But Harding has a strong track record with their system and team-focus; it allows for them to develop unknown players, seemingly every year, and make them into All-Conference level contenders (Taren Goins and Tyler Samuel are good examples). If they are able to do the same this year, they’ll certainly play better as the spring progresses than they did in year’s past.
The play of Greg Downing will be crucial for Harding. Having some of the highest plus-minus averages on the team in 2013, Downing will look to repeat and become one of the toughest players to guard in the conference. Still, the feeling around the region is that this may not be the Harding of years past.
#22 Truman State JuJITSU
While the fall season may not have treated Truman State well, record-wise, JuJiTSU used the freedom of the fall season to encourage rookie development and player retention by incorporating rookie only tournaments (Grinnell) and split-squads (Glory Days & Western Classic). A victory over Missouri S&T marked their only matchup (and victory) over an in-conference opponent.
Once in conference play, a lot of Truman State’s offense will flow through Tim Fergus. Having played with Chicago Machine and Chicago Club over the last few club seasons, Fergus brings experience and work ethic that very few can D-III players – in either the country or beyond – can match.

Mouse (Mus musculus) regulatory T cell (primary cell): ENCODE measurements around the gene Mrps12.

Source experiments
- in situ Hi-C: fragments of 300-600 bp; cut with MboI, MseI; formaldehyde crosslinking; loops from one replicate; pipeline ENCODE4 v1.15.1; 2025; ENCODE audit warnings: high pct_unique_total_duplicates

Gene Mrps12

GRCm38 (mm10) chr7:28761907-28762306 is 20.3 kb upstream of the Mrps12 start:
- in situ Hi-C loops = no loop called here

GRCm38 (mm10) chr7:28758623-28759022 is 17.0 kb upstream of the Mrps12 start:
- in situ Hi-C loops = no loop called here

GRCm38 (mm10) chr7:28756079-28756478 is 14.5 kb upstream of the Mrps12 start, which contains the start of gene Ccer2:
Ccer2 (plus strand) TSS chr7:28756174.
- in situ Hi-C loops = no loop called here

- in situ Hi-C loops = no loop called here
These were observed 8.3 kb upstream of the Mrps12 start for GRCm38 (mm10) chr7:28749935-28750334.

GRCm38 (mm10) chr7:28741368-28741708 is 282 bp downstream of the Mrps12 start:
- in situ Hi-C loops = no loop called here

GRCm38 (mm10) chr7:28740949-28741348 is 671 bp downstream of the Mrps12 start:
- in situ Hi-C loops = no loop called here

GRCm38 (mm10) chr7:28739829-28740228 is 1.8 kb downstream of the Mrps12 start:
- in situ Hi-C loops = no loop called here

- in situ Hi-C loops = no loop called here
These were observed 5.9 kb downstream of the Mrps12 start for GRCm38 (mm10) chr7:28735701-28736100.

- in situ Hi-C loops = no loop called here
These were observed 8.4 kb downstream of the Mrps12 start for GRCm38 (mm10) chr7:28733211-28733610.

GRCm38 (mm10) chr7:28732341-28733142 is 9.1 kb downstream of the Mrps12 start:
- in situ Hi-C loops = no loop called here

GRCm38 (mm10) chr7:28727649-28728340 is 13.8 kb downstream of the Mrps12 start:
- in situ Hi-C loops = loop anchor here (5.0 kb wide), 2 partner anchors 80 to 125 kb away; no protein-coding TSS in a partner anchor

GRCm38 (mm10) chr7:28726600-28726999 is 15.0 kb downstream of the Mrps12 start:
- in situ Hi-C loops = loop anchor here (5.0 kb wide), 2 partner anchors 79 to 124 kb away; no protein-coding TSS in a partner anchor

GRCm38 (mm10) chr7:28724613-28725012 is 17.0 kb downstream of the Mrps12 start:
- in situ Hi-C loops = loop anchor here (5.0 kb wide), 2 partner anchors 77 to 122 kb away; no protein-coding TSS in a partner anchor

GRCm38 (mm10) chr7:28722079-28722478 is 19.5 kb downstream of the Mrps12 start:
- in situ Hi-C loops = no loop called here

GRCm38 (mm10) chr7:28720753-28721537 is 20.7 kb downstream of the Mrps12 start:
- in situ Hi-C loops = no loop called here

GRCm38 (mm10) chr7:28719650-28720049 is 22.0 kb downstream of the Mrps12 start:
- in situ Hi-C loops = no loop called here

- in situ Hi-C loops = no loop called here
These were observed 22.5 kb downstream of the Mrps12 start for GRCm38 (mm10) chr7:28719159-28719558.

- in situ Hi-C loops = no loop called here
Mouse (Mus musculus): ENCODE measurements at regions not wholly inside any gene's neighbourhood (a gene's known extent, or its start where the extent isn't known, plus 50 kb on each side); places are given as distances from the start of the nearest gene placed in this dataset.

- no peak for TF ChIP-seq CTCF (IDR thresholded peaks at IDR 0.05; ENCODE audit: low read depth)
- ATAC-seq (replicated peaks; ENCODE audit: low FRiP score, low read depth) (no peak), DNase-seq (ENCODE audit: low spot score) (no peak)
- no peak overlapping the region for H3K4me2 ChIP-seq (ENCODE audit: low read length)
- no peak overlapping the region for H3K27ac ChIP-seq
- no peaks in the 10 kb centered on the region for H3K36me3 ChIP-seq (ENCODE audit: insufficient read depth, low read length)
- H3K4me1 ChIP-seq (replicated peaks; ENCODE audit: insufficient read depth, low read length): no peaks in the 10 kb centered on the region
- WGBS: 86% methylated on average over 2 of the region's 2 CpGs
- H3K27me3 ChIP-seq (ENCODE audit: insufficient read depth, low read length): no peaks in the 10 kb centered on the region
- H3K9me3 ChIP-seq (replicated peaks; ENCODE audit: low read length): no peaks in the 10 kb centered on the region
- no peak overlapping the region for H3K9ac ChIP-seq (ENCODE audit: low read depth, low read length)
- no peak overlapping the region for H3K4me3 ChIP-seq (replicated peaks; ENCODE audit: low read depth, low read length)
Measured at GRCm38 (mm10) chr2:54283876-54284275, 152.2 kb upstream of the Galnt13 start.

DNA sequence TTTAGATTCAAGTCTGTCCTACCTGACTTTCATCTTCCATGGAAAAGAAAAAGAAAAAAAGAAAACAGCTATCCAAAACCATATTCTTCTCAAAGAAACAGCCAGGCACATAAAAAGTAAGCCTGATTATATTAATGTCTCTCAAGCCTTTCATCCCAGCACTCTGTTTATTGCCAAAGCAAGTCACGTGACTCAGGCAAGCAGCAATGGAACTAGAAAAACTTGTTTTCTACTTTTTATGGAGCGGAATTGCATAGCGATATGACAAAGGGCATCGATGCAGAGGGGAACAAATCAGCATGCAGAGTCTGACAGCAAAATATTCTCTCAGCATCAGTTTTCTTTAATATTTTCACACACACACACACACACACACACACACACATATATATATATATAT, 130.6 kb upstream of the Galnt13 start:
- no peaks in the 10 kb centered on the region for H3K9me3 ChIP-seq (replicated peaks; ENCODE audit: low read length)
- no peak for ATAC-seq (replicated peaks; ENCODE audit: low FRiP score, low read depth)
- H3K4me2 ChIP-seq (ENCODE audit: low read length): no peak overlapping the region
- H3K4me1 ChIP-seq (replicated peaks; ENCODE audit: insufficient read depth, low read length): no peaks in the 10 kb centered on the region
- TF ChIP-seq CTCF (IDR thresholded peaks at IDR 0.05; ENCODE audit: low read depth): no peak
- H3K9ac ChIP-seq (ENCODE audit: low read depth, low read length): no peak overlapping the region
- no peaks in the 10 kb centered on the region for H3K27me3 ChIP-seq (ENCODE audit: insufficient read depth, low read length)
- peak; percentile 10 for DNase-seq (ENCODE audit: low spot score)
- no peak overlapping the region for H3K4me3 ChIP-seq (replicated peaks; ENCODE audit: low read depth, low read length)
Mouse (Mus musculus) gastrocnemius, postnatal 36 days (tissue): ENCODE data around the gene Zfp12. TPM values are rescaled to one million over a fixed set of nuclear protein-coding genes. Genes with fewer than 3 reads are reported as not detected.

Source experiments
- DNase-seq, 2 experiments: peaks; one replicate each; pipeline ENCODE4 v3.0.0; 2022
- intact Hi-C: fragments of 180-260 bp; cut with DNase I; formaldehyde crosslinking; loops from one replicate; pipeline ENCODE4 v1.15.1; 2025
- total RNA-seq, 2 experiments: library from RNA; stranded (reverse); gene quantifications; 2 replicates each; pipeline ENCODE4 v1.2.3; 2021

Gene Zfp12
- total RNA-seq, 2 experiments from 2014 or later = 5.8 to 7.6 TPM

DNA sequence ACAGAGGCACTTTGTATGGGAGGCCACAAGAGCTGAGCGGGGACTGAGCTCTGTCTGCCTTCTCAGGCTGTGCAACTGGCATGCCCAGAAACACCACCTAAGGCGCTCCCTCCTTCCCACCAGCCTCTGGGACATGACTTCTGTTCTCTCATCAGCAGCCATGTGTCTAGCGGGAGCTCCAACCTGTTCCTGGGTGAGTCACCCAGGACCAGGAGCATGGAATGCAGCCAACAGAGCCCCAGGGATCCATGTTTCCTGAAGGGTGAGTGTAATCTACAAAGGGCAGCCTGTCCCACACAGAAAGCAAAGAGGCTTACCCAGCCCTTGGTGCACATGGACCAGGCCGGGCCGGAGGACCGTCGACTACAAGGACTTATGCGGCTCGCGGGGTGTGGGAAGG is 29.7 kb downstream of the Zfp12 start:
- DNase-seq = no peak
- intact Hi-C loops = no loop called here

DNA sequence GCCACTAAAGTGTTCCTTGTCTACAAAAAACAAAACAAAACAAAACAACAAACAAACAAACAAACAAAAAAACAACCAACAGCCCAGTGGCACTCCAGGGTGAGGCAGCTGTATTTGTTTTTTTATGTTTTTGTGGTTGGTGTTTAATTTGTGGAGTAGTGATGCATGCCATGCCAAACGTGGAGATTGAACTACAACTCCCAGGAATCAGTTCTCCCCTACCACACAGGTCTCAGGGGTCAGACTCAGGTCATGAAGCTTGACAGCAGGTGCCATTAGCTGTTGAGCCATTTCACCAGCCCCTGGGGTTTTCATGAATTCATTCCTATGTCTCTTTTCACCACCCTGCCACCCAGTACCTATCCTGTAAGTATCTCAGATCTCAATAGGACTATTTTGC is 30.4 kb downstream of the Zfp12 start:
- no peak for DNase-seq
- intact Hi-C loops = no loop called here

However, in order for Truman State to be successful, they must have additional pieces to surround Fergus. Captains Tom Crockett and Aaron Davis will be charged with the task of piecing together lines from JuJiTSU’s deep bench. This is the key for Truman State if they hope to challenge John Brown and Rice at Conference Championships.
Make no doubt about it: the fall season was very impressive for Air Force. Wins over Harding and Kansas at Missouri Loves Company boost their resume and establish the team as a serious contender in the South Central. With strength and athleticism often in Air Force’s favor, the cadets may very well move up in rankings, so long as they are able to secure the necessary games.